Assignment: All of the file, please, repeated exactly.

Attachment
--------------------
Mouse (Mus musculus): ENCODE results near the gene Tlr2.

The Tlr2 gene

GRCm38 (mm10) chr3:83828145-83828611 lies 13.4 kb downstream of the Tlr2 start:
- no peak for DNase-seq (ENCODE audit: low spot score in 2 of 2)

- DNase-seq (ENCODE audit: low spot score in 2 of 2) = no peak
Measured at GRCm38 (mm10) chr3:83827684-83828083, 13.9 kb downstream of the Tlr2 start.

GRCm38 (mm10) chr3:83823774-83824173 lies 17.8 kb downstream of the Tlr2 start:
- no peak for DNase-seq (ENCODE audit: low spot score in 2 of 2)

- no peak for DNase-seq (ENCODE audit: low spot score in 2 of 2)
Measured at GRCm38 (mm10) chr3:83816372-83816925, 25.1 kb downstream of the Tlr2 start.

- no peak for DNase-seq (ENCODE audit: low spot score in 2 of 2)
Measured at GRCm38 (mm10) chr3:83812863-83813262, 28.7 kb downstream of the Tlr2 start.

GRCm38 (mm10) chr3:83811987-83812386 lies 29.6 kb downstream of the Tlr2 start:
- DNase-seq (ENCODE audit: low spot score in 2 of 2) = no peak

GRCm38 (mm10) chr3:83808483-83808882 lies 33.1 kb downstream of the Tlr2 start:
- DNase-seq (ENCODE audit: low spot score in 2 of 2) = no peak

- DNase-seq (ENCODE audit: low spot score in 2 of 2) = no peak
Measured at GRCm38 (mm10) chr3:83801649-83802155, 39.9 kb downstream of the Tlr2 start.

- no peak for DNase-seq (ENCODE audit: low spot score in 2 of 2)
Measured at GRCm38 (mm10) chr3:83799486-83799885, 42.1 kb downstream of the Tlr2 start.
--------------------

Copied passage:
Mouse (Mus musculus): ENCODE results near the gene Tlr2.

The Tlr2 gene

GRCm38 (mm10) chr3:83828145-83828611 lies 13.4 kb downstream of the Tlr2 start:
- no peak for DNase-seq (ENCODE audit: low spot score in 2 of 2)

- DNase-seq (ENCODE audit: low spot score in 2 of 2) = no peak
Measured at GRCm38 (mm10) chr3:83827684-83828083, 13.9 kb downstream of the Tlr2 start.

GRCm38 (mm10) chr3:83823774-83824173 lies 17.8 kb downstream of the Tlr2 start:
- no peak for DNase-seq (ENCODE audit: low spot score in 2 of 2)

- no peak for DNase-seq (ENCODE audit: low spot score in 2 of 2)
Measured at GRCm38 (mm10) chr3:83816372-83816925, 25.1 kb downstream of the Tlr2 start.

- no peak for DNase-seq (ENCODE audit: low spot score in 2 of 2)
Measured at GRCm38 (mm10) chr3:83812863-83813262, 28.7 kb downstream of the Tlr2 start.

GRCm38 (mm10) chr3:83811987-83812386 lies 29.6 kb downstream of the Tlr2 start:
- DNase-seq (ENCODE audit: low spot score in 2 of 2) = no peak

GRCm38 (mm10) chr3:83808483-83808882 lies 33.1 kb downstream of the Tlr2 start:
- DNase-seq (ENCODE audit: low spot score in 2 of 2) = no peak

- DNase-seq (ENCODE audit: low spot score in 2 of 2) = no peak
Measured at GRCm38 (mm10) chr3:83801649-83802155, 39.9 kb downstream of the Tlr2 start.

- no peak for DNase-seq (ENCODE audit: low spot score in 2 of 2)
Measured at GRCm38 (mm10) chr3:83799486-83799885, 42.1 kb downstream of the Tlr2 start.